Think I may have said before that I often walk through the park to get to the library. On this small, but occasionally adventurous journey, I have encountered some amazing species: talking parrots (‘lemme go, lemme go’), big fish (partial to Greggs' sausage rolls), religious zealots ( 'armageddon is coming, not like in the movie, though'), and resident beggars ('here's a fiver, do what you like with it') - it’s a veritable safari!
(The library, and the walk to it, feature in my autobiographical narrative. Although, the focus is predominantly on the homeless and the dispossessed, who litter the pathways and shelter amidst the book leaves.) BTW. There is a book sale in the library today; it beats me why anyone would buy a book when you can borrow it for free)
Later on today, I will be talking to my mum about nuns (of the Carmelite variety). This will be interesting, and of course relevant to my story (RE: The section about my Catholic schooling). I will elaborate on this in my next post - ETA: Monday 26th September 2016. 11:00.
Mum - I’ll be round about 4. Get the kettle on.
Now I’ve got an angle on it (see last but one blog), I’m rather excited about my autobiography (it’s going to be great!)
I recently completed an academic research project (MPhil) about working-class women’s autobiographies. Now I’m writing my own...
To cut a long story short:
My dad and both my grandads were coal miners. I was born in Coalville. I belong on this website. I returned to education as a mature student: got a couple of A-levels, went to university; got a BA, an MA, a PhD, and an MPhil. It was not as easy as that. It was not as quick as that. But I did. I have spent most of my adult-life studying something. Generally something to do with English literature: mainly something to do with working-class women. My MA is about Women and God – inspired by and emotively written through my experiences as a pupil at Catholic primary and secondary schools. My PhD and MPhil projects are about working-class women writers – inspired and emotively written through my experiences as a working-class woman in a materialistic and class-ridden society. When I was an undergraduate at university, there wasn’t a module about working-class writing. There just wasn't. I didn’t study any working-class texts. I just didn’t. I once gave a research paper about my PhD (ie: talking about my work) and I remember someone laughingly said, ‘Was there a recession in the 1980s? I must have missed that.’ That just about sums it up. I have had no working-class peers. I found them in my reading and writing. In my reading and writing I found myself.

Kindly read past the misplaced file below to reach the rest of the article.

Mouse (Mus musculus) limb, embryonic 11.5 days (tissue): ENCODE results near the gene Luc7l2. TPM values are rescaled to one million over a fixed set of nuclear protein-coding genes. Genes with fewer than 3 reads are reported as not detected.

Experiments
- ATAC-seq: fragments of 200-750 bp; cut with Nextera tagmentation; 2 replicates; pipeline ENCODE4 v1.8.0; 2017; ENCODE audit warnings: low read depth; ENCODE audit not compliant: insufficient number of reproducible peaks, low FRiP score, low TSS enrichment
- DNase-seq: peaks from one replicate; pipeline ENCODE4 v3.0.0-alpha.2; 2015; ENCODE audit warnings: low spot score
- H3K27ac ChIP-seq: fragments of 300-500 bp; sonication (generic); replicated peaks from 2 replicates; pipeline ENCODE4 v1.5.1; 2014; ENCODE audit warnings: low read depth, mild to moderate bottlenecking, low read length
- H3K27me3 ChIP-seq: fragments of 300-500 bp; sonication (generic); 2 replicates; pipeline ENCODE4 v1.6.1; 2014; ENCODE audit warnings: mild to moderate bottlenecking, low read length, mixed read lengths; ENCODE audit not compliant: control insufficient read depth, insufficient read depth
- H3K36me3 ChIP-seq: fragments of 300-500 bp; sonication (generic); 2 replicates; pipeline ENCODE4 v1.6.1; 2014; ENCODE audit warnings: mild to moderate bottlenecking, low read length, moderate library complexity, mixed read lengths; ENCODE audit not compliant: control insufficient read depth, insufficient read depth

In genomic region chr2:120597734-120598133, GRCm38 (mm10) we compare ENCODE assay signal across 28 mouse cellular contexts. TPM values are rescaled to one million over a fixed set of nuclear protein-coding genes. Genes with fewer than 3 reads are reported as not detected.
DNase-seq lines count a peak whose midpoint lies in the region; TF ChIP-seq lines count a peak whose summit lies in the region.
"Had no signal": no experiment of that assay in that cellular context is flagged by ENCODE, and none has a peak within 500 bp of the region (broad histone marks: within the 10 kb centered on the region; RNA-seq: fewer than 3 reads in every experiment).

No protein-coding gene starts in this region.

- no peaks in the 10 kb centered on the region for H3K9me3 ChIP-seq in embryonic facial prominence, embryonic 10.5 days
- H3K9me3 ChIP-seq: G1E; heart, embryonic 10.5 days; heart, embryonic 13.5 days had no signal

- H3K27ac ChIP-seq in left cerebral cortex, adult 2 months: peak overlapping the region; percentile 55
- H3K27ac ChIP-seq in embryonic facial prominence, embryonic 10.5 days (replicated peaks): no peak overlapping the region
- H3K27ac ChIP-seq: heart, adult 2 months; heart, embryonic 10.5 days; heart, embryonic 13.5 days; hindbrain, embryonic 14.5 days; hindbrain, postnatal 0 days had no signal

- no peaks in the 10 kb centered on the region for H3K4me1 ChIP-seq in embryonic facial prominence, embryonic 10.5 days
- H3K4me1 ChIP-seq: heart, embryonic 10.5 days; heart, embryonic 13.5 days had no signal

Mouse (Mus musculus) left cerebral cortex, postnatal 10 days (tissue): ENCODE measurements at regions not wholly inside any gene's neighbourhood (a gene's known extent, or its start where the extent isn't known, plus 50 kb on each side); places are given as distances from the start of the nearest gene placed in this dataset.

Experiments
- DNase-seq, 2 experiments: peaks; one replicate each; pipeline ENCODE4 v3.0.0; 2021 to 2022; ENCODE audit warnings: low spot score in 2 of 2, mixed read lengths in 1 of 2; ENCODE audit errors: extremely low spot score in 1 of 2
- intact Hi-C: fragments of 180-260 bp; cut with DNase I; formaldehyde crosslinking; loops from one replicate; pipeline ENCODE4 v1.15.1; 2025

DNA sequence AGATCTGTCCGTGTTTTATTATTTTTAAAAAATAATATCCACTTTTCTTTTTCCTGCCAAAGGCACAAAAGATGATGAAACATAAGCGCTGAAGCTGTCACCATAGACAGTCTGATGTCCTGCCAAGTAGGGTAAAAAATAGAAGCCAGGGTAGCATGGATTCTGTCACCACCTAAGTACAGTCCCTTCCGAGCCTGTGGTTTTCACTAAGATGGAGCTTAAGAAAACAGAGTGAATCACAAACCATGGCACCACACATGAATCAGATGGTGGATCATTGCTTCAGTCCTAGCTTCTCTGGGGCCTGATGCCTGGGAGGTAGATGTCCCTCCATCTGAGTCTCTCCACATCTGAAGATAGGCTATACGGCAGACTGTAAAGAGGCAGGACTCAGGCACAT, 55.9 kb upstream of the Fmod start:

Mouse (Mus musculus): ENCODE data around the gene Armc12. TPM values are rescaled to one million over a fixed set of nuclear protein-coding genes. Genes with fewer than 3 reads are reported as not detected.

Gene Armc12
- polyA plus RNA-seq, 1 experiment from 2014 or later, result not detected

Welcome to my blog. It's basically about me.It’s called ‘My Travel Blog’ (because I’m time travelling through my memories of the past). See what I did there?